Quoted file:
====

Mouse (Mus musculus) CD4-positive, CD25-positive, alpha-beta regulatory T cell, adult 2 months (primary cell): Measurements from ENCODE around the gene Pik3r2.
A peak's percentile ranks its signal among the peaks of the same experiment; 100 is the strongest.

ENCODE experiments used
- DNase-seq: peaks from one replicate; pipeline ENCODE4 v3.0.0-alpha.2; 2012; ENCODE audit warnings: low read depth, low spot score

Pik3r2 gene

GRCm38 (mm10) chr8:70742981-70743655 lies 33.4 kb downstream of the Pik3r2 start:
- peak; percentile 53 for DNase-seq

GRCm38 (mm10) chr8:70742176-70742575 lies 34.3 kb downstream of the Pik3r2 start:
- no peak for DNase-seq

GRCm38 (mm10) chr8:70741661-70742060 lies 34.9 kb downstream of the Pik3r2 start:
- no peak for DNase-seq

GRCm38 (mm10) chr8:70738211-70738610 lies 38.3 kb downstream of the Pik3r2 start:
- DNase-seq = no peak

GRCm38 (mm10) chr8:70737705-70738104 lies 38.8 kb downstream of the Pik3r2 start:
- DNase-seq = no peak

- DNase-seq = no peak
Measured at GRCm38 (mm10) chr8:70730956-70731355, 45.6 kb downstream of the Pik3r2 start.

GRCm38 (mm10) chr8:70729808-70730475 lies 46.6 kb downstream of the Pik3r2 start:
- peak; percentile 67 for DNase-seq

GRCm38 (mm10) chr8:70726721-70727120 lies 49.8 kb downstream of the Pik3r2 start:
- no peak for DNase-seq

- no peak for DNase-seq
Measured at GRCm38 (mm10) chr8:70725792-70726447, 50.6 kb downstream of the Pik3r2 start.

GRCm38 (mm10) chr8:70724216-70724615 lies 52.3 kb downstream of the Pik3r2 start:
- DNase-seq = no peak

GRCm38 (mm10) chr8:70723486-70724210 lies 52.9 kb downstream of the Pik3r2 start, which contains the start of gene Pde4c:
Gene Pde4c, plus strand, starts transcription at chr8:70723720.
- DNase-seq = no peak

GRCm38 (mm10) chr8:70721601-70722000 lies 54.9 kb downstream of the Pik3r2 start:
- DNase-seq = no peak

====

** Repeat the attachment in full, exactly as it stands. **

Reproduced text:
Mouse (Mus musculus) CD4-positive, CD25-positive, alpha-beta regulatory T cell, adult 2 months (primary cell): Measurements from ENCODE around the gene Pik3r2.
A peak's percentile ranks its signal among the peaks of the same experiment; 100 is the strongest.

ENCODE experiments used
- DNase-seq: peaks from one replicate; pipeline ENCODE4 v3.0.0-alpha.2; 2012; ENCODE audit warnings: low read depth, low spot score

Pik3r2 gene

GRCm38 (mm10) chr8:70742981-70743655 lies 33.4 kb downstream of the Pik3r2 start:
- peak; percentile 53 for DNase-seq

GRCm38 (mm10) chr8:70742176-70742575 lies 34.3 kb downstream of the Pik3r2 start:
- no peak for DNase-seq

GRCm38 (mm10) chr8:70741661-70742060 lies 34.9 kb downstream of the Pik3r2 start:
- no peak for DNase-seq

GRCm38 (mm10) chr8:70738211-70738610 lies 38.3 kb downstream of the Pik3r2 start:
- DNase-seq = no peak

GRCm38 (mm10) chr8:70737705-70738104 lies 38.8 kb downstream of the Pik3r2 start:
- DNase-seq = no peak

- DNase-seq = no peak
Measured at GRCm38 (mm10) chr8:70730956-70731355, 45.6 kb downstream of the Pik3r2 start.

GRCm38 (mm10) chr8:70729808-70730475 lies 46.6 kb downstream of the Pik3r2 start:
- peak; percentile 67 for DNase-seq

GRCm38 (mm10) chr8:70726721-70727120 lies 49.8 kb downstream of the Pik3r2 start:
- no peak for DNase-seq

- no peak for DNase-seq
Measured at GRCm38 (mm10) chr8:70725792-70726447, 50.6 kb downstream of the Pik3r2 start.

GRCm38 (mm10) chr8:70724216-70724615 lies 52.3 kb downstream of the Pik3r2 start:
- DNase-seq = no peak

GRCm38 (mm10) chr8:70723486-70724210 lies 52.9 kb downstream of the Pik3r2 start, which contains the start of gene Pde4c:
Gene Pde4c, plus strand, starts transcription at chr8:70723720.
- DNase-seq = no peak

GRCm38 (mm10) chr8:70721601-70722000 lies 54.9 kb downstream of the Pik3r2 start:
- DNase-seq = no peak